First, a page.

Wildlife SOS has run the only 24-hour animal rescue hotline in the Delhi National Capital Region (NCR) and in Agra, UP and in Vadodara, Gujarat for the past two decades. The City’s Police Control Room, Administration Department and Forest Department know that they can count on Wildlife SOS to respond efficiently and safely to calls for help and so they also divert any Wildlife Rescue calls they receive to our team in these respective cities.
Wildlife SOS addresses 300 Reptile Rescue calls every month. Our rescue team includes experienced snake handlers who are equipped with snake hooks and boxes to ensure that every reptile is rescued in the most efficient and professional manner ensuring minimal stress to the animal and the people involved.
Be it a cobra in a toilet, a monitor lizard that has accidentally strayed into a school, a peacock poisoned by pesticide, a deer or antelope loose on a golf course or at the airport, our well trained team endeavors to safely rescue these animals, birds or reptiles from high risk situations.
When a rescued reptile is brought to our Wildlife Rescue Centre, its measurements are taken and a physical examination is carried out. If the reptile’s health is compromised, necessary veterinary care and treatment are provided. Thereafter arrangements are made and proper permissions are acquired from the concerned authorities to release the creature into a suitable habitat. The release is done in the presence of representatives of the Forest/Wildlife department.
Sometimes, snakes are rescued from abusive conditions. Most of these snakes have been in the employ of Snake ‘Charmers’ and routinely they suffer from severe dehydration. Some rescued snakes have badly infected mouths due to unsanitary and inhumane fang and venom gland removal procedures. With respect to Pythons, we often find them tied with small plastic ropes to ensure that they do not bite as they are displayed by roadsides as an inducement in begging for money from the public.
If you are visiting India as a tourist, please don’t give snake charmers money. In India, it is a good rule of thumb that you never pay to see an animal perform as entertainment. All forms are against the law, and we ask you to help by calling the local authorities.
Please note: All animals are protected under Wildlife Protection Act 1972; Injuring or harming any species is a punishable offence under the Indian Wildlife Protection Act of 1972.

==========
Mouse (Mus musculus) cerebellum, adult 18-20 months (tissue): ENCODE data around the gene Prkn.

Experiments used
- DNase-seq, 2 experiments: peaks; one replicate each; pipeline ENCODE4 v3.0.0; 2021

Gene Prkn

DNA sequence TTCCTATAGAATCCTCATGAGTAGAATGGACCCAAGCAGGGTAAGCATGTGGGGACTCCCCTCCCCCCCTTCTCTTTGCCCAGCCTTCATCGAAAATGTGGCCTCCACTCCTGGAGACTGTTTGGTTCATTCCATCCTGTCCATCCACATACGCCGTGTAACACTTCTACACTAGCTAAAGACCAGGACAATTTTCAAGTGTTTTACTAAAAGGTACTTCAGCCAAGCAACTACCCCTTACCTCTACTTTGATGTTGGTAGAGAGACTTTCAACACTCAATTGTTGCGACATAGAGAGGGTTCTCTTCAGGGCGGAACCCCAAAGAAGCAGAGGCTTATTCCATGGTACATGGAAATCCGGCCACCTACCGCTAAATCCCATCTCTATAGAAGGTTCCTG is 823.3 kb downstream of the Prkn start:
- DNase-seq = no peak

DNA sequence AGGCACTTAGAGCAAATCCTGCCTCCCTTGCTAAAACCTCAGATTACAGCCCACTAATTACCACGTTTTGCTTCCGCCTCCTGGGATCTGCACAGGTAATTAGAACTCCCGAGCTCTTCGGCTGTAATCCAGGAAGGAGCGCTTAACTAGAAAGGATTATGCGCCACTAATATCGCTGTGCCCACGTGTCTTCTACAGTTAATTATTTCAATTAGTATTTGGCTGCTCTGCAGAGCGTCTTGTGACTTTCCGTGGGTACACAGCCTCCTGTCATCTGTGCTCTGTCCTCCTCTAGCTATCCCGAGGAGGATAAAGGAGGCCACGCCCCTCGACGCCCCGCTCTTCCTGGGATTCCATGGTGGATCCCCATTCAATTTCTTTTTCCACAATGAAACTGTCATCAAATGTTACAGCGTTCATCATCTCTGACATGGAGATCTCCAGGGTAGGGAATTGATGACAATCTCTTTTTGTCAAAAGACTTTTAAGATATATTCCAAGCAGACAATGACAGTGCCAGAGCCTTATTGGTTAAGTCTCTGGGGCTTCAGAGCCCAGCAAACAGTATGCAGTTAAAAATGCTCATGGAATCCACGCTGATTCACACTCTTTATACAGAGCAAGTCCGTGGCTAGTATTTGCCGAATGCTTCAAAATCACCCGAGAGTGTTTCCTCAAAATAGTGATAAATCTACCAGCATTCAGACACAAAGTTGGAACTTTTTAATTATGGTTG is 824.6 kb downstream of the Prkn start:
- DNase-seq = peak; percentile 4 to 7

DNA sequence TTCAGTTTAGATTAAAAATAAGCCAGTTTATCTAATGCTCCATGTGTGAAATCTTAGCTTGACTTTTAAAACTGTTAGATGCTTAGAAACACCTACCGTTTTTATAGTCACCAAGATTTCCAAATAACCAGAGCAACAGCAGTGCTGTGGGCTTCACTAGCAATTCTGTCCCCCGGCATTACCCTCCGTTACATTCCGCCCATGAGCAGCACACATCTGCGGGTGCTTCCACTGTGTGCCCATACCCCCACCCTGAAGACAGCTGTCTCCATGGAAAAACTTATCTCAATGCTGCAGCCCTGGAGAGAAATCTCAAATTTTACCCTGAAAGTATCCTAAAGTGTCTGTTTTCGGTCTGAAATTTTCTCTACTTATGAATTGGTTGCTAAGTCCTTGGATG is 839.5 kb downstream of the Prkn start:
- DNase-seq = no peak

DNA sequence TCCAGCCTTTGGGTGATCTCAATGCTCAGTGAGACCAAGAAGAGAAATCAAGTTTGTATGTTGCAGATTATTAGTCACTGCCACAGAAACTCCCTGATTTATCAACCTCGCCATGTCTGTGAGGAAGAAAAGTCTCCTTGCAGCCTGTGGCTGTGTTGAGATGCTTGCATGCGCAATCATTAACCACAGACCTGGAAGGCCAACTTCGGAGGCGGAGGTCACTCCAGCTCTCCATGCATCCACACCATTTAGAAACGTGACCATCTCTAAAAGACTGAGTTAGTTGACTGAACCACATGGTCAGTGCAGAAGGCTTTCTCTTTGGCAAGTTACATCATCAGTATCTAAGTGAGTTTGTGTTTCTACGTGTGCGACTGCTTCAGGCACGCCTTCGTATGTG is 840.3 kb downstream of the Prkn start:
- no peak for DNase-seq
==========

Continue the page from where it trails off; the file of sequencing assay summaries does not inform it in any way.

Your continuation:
FAQ’s – Rescues and the Rapid Response Unit
Mammals we work with include monkeys, most commonly Rhesus Macaques, and civet cats. During winter, car accidents escalate due to the fog and calls for larger mammals like nilgai (blue bulls) are fairly frequent. We’ve even rescued pangolins, which are an endangered, highly protected species found in India. We also rescue birds like kites, peacocks and pigeons, as well as the occasional owl, particularly during chick season when they fall out of nests and during the summer when dehydration cases skyrocket. There are also the occasional calls about vultures, storks, parakeets and so on.
Of course, these numbers vary from day-to-day, and even the frequency of a particular type of call changes with time and conditions.
For example, in the summer (May-June) the number of calls for dehydrated animals (particularly birds) increases manifold. The monsoons (July-August) bring up the reptiles, and we’re generally swamped with snake rescues. As the winter approaches (November-January) cities get foggier, and road accidents with animals become more frequent, so we get lots of calls for nilgai (blue bulls) getting hit by cars.
The rescue team has to think fast and be innovative with its approach to every rescue, to keep the animal, and any people that may be around, safe.
In the case of a snake rescue, while only one person is required for the actual rescue, it’s always smart to have someone around for backup.
For animals that might be aggressive, or have proven difficult to handle in the past, we ensure that a minimum of three people attend to the rescue call. For example, with an adult nilgai (blue bull), a leopard or even monkeys, it is always safer to have a minimum of three people on-hand.
We try to have at least two people on a rescue so that if one person is driving, the other one is free to attend calls for updates on the situation, other rescue calls that come in etc. while also being able to care for or comfort the animal once it has been rescued. During a rescue a second person comes in handy for handling additional equipment like a flashlight or containment box/bag or if documentation of the rescue is required.
Typically, a rescue involves
1. A call on the helpline
2. Dispatch of the team
3. A call to the person for details about location, species etc. as well as instructions on protocol
4. Reaching the location and assessing the situation
5. Crowd control
7. Safely containing the animal and transferring it to the vehicle
8. Transporting the animal to the place of release or to the shelter
This entire process is repeated throughout the day (and through the night).
What remains the same day after day is the excitement of the job. There’s never a dull moment when you’re rescuing wildlife, and knowing that you’re saving lives every moment of every day is an exceptionally rewarding feeling. Of course it’s exhausting work, and there’s a lot of frustration and heartbreak when an animal doesn’t make it, but that’s all part of the job.